• I think it’s fine for cooking purposes. I’m going to continue to use my old bottle for greasing pans/cooking stirfies/etc. and just start using the good stuff for salad dressings and dipping.

  8. Fantastic that this is a topic of interest. Unfortunately, with olive oil being the most manipulated food product re fraud please read below re you should know since the health benefits and experience will vary greatly based on the purity of the oil – level of oxidation and broken down fat showing the true quality of the fruit and extraction method. For olive oil and food fraud see:

    First pressed, cold pressed today is really just a marketing term since it relates to an earlier time when extraction technology and precision was rudimentary compared to leading-edge extraction machinery used today by top-quality producers…one can press a poor quality olive, with poor quality equipment that oxidizes the oil, by a miller that ignores a number of variables to be looked at when extracting the oil.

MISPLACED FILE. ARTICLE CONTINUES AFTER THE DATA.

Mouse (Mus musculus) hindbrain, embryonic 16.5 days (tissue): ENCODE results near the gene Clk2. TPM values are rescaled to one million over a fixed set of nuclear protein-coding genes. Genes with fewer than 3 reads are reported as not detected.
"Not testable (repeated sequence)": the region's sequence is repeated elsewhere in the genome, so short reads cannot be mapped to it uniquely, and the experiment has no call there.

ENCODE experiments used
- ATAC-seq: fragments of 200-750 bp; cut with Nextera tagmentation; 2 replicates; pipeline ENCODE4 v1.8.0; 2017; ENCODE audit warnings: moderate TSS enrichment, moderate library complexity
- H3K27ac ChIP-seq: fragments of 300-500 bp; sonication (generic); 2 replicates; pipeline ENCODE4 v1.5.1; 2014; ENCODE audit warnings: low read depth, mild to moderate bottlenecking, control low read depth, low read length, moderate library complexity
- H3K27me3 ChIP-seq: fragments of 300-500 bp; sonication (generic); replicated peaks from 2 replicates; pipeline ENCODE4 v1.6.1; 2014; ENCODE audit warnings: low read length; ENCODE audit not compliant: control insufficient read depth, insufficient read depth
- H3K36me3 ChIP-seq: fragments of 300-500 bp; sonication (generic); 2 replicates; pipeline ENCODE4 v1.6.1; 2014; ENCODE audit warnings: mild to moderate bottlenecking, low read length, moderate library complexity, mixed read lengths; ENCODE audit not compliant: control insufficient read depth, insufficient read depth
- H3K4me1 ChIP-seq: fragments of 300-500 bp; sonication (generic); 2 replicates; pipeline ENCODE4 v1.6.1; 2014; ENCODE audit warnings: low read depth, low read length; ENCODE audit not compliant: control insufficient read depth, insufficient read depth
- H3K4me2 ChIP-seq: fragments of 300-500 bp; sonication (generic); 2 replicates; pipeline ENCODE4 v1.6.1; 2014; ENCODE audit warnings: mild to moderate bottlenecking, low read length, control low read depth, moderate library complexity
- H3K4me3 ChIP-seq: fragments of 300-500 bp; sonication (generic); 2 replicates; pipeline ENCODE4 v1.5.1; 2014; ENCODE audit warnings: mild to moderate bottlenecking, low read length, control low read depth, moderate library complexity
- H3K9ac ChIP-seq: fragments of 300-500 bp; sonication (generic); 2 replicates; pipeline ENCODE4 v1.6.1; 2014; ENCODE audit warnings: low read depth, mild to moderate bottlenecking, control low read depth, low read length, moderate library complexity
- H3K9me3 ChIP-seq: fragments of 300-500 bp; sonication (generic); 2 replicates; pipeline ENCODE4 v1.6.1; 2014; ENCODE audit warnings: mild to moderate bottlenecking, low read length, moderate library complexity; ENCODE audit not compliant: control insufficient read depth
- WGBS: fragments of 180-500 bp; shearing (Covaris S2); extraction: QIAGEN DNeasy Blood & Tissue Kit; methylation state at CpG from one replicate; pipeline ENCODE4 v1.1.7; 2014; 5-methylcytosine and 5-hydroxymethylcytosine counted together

With older machinery extraction efficiency of oil was limited and the pressing of the fruit happened open to the air so after the first press the remaining paste (fruit pulp and other parts of the olive) still holding oil was again put in the press…. but this time with water at a high enough temperature to help extract some more oil from the fruit pulp. This second time resulted in even more oxidation of the oil from air and heat = much poorer quality.